According to the newspaper, the government has included a bill in its upcoming legislative proposals to join the Unified Patent Court, if this is approved in a referendum.
Because Denmark has an opt-out from EU legislation on Justice, if more than 80% of MPs do not support the idea, the government must call a referendum, which would have to take place before next June.
Sources close to the Danish government say a referendum could even be arranged this autumn or winter.
The issue is supposed to be discussed in the government's coordination cabinet soon and, according to Berlingske Tidende, hope remains within the government that the nationalist and anti-EU party, the Danish People's Party, will change its mind and vote for the proposal.
"Our roadmap is to publish our proposals and argue why the parliament should support this. It's so obviously in our interest because it would also protect the inventions that are being made in Denmark," the Minister for Trade and European Affairs, Nick Hækkerup, said.
Both the Danish People's Party and the semi-communist Red-Green Alliance are blocking an agreement.
"We will reject the proposal that Denmark should become part of the Unified Patent Court. If there then has to be a referendum it's up to the government. I can't see what should make us change our minds," said the leader of the Danish People's Party Kristian Thulesen Dahl.
'Give them what it takes'
A common European court is supposed to make patent applications easier and cheaper within the EU as companies would only have to apply in one place, instead of in several EU countries, as at present. It is thought that such an arrangement would boost Europe’s competitiveness against other world regions.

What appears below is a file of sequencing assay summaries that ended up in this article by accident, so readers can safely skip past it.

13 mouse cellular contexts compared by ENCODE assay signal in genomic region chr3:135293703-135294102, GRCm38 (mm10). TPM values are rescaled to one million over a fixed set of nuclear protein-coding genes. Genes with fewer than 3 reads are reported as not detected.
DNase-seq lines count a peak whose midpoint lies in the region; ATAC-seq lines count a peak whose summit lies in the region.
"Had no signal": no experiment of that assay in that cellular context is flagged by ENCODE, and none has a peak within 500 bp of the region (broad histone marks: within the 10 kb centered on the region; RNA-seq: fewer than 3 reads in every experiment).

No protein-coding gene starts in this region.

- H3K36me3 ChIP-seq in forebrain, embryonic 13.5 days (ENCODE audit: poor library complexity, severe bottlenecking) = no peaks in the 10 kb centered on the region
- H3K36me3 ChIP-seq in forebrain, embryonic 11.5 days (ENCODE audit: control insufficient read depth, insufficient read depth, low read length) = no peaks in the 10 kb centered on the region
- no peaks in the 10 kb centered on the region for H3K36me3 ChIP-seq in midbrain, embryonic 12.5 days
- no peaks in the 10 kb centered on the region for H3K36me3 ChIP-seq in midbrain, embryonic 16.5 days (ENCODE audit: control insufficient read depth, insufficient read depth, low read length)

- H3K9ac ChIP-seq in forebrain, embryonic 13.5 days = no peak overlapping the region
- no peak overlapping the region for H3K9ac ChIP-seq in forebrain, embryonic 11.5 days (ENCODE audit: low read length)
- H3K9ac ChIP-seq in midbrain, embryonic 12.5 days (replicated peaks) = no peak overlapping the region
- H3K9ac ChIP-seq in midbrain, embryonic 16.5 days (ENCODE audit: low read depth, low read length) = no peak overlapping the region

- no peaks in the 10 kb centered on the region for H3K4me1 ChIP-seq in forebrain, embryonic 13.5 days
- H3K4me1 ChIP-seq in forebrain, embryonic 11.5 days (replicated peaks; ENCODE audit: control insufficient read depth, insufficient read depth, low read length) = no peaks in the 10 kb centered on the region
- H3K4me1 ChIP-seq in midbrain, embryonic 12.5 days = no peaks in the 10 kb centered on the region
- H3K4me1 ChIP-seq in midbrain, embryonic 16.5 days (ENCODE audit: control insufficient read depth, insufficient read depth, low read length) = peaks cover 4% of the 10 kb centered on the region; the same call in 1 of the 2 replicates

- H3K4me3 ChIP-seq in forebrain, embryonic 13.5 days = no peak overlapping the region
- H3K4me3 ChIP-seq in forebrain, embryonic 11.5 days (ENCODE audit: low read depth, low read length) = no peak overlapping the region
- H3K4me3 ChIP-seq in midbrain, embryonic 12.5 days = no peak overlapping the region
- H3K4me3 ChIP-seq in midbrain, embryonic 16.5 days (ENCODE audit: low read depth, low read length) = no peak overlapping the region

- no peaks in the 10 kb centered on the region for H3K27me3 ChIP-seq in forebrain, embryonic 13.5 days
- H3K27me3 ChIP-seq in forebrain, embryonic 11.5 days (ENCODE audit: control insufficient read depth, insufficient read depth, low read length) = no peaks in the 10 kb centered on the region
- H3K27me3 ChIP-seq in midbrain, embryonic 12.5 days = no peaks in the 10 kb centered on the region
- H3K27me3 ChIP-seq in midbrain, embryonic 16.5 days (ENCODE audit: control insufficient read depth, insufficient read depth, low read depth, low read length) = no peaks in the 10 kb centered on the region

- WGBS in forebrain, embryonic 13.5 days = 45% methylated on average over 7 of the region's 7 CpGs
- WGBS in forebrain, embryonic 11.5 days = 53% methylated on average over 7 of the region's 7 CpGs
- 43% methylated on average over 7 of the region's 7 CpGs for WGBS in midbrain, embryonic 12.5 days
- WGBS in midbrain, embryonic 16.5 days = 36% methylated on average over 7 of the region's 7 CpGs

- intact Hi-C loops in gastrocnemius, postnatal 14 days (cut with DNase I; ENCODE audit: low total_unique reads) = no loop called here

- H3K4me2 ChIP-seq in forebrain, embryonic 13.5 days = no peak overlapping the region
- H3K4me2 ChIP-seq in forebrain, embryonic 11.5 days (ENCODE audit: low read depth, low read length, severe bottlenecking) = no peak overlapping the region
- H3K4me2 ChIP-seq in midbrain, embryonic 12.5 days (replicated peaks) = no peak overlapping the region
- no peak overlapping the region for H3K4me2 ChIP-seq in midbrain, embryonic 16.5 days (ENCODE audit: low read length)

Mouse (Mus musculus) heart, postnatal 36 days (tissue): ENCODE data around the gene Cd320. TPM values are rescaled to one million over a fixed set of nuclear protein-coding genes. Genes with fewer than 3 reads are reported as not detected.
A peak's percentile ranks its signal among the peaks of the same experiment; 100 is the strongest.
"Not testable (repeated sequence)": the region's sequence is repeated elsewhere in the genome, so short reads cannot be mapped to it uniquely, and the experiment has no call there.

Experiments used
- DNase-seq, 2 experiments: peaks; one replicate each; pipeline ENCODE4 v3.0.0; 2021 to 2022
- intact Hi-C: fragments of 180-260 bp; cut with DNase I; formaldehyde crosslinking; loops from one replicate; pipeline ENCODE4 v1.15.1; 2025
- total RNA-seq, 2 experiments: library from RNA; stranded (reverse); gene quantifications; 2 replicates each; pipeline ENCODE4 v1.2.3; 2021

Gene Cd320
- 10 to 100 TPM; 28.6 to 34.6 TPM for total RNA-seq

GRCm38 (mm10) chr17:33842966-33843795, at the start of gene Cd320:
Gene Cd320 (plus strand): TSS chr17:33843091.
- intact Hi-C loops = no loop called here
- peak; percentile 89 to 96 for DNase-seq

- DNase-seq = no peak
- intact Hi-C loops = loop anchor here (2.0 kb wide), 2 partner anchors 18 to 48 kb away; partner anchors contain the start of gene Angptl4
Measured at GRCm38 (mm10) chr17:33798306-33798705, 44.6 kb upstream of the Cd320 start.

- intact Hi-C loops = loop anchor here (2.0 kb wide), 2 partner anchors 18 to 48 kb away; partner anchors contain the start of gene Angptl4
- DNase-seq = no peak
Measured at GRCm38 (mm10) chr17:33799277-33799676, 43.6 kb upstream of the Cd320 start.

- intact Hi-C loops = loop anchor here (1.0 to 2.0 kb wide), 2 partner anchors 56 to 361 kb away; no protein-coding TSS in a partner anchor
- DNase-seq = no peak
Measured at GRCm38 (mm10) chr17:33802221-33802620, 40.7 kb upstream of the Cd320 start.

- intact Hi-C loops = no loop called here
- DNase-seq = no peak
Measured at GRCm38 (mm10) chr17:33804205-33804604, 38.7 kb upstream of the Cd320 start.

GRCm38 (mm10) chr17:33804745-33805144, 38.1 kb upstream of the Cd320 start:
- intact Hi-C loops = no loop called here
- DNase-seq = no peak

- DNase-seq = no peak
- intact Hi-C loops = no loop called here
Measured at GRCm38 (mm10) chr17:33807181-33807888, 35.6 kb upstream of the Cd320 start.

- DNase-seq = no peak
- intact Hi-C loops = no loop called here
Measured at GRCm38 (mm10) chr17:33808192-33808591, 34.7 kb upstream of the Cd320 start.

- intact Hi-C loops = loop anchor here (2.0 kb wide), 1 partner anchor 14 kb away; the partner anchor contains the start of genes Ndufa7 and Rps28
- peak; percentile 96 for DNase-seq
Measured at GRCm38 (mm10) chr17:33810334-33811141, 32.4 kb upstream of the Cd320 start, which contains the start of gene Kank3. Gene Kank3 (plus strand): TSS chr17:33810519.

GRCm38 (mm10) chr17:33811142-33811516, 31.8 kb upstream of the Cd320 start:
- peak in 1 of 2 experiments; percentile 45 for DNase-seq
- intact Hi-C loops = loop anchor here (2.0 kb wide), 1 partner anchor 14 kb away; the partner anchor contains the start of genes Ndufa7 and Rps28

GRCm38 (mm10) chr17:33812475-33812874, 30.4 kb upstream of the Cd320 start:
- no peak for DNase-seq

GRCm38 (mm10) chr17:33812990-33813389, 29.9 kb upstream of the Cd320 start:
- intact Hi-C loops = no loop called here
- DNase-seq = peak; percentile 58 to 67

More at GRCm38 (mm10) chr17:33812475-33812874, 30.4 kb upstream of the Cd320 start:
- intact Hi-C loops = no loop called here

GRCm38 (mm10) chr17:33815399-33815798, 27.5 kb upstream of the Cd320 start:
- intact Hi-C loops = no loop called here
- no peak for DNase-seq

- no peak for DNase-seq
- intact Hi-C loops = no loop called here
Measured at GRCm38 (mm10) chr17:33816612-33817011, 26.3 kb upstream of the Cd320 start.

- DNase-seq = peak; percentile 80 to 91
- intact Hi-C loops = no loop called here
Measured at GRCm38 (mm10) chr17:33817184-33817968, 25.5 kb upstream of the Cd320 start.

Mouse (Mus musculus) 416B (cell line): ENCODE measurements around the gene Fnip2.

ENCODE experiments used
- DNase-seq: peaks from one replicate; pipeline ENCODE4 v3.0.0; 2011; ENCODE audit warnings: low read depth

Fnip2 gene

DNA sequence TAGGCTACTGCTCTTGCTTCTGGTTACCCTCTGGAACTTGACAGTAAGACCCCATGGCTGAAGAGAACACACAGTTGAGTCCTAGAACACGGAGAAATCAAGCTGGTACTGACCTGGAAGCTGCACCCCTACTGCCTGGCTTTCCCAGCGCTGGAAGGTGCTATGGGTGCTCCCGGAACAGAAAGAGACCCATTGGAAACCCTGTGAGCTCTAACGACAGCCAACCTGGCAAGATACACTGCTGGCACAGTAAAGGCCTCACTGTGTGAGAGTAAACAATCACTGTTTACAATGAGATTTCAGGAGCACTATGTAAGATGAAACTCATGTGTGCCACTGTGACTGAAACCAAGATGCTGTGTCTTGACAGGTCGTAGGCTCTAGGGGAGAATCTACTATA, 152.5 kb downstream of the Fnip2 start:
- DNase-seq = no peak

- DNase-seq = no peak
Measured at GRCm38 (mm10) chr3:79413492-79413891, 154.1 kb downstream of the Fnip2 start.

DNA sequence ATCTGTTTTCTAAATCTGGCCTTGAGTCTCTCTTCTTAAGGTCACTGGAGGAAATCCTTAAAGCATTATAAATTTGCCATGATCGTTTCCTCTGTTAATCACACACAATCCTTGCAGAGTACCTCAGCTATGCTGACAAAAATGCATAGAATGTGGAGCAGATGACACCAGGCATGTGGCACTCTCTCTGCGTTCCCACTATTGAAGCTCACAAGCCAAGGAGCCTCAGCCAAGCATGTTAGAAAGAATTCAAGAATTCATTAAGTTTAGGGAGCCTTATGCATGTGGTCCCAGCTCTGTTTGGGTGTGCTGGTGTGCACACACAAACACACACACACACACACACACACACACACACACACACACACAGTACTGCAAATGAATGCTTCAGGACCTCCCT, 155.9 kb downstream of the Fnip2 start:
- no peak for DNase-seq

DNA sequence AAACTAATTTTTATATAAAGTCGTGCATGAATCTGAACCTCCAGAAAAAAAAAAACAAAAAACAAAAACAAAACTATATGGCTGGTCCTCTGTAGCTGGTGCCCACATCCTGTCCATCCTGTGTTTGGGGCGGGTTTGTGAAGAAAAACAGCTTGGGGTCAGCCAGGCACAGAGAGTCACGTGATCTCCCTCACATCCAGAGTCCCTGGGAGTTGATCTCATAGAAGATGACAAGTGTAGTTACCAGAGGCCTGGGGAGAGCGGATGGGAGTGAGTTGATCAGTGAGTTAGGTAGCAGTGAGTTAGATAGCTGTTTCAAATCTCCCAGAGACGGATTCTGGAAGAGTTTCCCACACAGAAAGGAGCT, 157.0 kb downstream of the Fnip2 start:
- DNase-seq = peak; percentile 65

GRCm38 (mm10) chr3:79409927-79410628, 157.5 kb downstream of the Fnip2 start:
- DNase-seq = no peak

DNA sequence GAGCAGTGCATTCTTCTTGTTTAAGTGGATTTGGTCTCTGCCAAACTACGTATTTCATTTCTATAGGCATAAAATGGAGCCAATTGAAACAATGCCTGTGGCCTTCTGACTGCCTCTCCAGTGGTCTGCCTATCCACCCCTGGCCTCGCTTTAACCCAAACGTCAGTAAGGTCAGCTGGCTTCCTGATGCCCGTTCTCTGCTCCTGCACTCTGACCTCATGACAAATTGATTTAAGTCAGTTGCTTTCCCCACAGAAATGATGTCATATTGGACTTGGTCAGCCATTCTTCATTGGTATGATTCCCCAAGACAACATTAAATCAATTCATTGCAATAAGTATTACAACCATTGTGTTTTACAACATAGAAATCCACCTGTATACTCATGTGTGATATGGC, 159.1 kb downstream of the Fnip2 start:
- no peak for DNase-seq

A patent court has actually been one of Denmark’s priorities in recent years.
After 30 years of discussions about where the headquarters of a new potential patent court could be located, EU leaders finally agreed during the Danish EU presidency in June 2012 to set one up in Paris, with two departments in Munich and London. All EU countries signed up for this, except for Croatia, Poland and Spain.
Speaking at a congress organised by the Danish industry association, the Social Democratic Prime Minister Helle Thorning-Schmidt said there was a direct link between innovation, jobs and growth and that she still had not heard a valid argument against the patent court from the Eurosceptic parties.
Opposition leader, Lars Løkke Rasmussen, a Liberal, said the prime minister would have to offer the Danish People's Party "what it takes" for them to vote in favour of joining the Patent Court.
"The government is trying in every possible way to keep us out when it comes to deciding on Denmark's EU policies," Thulesen Dahl said. "So why should we change our fundamental scepticism towards the European Patent Court when we don't have any influence anyway?"
Marlene Wind, a professor of EU studies at Copenhagen University, said that she expected the referendum on Unified Patent Courts to be combined with the European Parliament elections next year.
"It's probably best to put it together then. I think it would be best to not combine it with an opt-outs referendum as that is a debate which is about something completely different. I think more damage would be done mixing those things," Wind said.